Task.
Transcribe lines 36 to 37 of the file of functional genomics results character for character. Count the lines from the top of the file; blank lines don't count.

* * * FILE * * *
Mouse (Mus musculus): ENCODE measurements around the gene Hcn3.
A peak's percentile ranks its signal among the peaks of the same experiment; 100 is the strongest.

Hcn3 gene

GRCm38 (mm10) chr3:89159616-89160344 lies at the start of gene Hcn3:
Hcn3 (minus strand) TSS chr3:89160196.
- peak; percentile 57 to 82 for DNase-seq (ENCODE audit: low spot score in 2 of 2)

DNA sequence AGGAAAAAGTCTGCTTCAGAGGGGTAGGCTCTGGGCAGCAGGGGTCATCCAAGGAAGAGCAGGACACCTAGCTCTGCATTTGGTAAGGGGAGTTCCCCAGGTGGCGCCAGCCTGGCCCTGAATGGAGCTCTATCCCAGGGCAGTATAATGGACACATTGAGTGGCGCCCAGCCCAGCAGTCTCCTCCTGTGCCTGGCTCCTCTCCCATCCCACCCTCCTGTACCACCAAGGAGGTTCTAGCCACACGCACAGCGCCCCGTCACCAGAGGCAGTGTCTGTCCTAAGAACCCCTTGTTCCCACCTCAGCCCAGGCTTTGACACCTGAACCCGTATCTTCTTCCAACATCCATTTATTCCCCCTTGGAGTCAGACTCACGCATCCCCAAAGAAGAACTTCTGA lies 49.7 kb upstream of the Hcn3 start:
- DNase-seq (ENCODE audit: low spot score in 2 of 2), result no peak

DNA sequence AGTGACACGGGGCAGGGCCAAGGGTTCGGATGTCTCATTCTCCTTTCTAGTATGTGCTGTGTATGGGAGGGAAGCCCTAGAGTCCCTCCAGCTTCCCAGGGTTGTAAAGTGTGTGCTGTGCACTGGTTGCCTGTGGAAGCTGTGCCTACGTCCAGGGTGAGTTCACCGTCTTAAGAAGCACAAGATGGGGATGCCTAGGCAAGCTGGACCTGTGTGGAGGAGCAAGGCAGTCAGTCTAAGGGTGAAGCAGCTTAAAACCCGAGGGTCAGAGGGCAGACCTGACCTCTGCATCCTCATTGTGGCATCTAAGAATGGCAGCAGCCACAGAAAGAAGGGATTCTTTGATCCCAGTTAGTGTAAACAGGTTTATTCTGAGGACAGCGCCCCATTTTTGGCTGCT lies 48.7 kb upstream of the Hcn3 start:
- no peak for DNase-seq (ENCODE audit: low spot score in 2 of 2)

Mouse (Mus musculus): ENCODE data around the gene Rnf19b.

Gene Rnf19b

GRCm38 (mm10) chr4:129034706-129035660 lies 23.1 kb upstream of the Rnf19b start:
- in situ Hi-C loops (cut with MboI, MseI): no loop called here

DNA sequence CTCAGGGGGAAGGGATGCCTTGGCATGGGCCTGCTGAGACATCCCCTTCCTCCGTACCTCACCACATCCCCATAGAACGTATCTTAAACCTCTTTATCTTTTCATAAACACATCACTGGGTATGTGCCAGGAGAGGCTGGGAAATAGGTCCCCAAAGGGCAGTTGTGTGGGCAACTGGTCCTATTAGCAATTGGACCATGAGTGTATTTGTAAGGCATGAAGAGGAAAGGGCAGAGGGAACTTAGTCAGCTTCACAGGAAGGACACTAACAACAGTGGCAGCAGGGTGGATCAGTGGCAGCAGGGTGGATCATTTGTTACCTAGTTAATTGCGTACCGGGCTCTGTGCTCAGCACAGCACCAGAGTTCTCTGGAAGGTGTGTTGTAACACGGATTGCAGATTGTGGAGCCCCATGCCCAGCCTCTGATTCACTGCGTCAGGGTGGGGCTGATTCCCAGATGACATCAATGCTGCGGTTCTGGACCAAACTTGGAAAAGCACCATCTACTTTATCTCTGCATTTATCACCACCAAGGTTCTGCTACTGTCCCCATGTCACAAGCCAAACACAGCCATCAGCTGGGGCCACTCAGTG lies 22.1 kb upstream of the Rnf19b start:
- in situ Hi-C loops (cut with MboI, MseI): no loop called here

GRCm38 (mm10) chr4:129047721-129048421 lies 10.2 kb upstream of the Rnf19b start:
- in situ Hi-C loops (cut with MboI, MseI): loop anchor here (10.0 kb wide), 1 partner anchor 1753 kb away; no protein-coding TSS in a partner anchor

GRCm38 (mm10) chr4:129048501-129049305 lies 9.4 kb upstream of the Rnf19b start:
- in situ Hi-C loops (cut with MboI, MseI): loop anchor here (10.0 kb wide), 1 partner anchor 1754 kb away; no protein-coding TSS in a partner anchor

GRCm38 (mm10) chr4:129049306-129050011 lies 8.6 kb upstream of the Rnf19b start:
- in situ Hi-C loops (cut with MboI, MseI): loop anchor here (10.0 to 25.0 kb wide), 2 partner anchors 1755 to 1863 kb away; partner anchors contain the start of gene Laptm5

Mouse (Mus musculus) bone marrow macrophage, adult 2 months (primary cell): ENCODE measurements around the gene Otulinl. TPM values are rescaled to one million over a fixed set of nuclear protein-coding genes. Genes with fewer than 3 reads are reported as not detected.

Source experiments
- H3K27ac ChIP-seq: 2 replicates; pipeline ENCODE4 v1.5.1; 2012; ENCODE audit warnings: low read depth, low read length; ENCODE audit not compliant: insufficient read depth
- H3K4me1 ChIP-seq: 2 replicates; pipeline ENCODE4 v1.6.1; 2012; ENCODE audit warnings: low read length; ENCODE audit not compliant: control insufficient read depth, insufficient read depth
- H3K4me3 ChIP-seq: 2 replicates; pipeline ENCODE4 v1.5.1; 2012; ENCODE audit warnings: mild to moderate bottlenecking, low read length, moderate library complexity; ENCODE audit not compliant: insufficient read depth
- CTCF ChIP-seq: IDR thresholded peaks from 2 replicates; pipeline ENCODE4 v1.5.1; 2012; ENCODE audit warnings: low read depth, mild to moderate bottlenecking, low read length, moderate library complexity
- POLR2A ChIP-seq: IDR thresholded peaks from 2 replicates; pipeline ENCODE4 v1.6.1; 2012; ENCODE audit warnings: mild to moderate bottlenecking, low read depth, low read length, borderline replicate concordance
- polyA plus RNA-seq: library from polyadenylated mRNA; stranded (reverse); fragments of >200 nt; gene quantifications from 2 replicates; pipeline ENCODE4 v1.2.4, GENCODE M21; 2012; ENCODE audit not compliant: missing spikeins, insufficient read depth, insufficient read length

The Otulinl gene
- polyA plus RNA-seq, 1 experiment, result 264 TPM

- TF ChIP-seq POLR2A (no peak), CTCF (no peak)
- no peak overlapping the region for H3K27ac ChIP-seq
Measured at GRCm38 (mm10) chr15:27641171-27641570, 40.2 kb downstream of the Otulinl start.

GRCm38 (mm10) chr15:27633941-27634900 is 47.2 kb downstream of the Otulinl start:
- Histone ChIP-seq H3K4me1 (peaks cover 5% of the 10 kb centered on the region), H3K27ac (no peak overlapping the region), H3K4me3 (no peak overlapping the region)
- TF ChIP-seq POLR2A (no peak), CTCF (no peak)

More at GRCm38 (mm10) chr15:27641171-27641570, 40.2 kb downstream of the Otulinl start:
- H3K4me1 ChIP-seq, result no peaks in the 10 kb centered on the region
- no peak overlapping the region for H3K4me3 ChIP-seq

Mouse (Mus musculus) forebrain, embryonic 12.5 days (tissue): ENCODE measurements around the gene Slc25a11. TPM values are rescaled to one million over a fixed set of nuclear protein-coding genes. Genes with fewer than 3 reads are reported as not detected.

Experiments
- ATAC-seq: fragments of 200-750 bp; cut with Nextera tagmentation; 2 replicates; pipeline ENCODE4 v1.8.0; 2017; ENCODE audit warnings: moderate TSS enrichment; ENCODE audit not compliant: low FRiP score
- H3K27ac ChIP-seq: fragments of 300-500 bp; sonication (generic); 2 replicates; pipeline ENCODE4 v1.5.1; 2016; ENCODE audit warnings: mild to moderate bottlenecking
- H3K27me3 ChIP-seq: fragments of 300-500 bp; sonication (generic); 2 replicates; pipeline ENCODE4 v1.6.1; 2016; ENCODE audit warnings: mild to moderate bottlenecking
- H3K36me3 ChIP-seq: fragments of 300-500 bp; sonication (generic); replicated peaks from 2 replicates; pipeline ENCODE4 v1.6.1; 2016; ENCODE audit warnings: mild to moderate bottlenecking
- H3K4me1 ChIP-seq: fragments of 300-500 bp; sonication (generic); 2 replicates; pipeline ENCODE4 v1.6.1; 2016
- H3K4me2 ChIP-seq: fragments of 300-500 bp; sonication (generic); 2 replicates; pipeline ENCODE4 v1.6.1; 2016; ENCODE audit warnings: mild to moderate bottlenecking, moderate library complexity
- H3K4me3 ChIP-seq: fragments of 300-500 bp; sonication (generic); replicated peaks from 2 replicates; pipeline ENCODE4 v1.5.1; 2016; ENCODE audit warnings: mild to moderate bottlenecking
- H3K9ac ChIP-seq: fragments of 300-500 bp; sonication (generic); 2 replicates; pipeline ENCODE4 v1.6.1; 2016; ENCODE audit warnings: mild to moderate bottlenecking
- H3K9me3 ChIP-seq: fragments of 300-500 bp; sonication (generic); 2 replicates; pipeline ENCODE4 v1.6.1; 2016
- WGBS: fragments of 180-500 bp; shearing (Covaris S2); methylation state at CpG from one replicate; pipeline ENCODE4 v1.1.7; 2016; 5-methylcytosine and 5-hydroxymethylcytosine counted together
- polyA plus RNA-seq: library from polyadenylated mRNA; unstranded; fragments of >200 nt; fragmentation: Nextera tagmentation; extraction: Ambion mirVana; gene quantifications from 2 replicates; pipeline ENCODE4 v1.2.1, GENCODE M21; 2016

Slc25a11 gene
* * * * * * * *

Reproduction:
GRCm38 (mm10) chr15:27633941-27634900 is 47.2 kb downstream of the Otulinl start:
- Histone ChIP-seq H3K4me1 (peaks cover 5% of the 10 kb centered on the region), H3K27ac (no peak overlapping the region), H3K4me3 (no peak overlapping the region)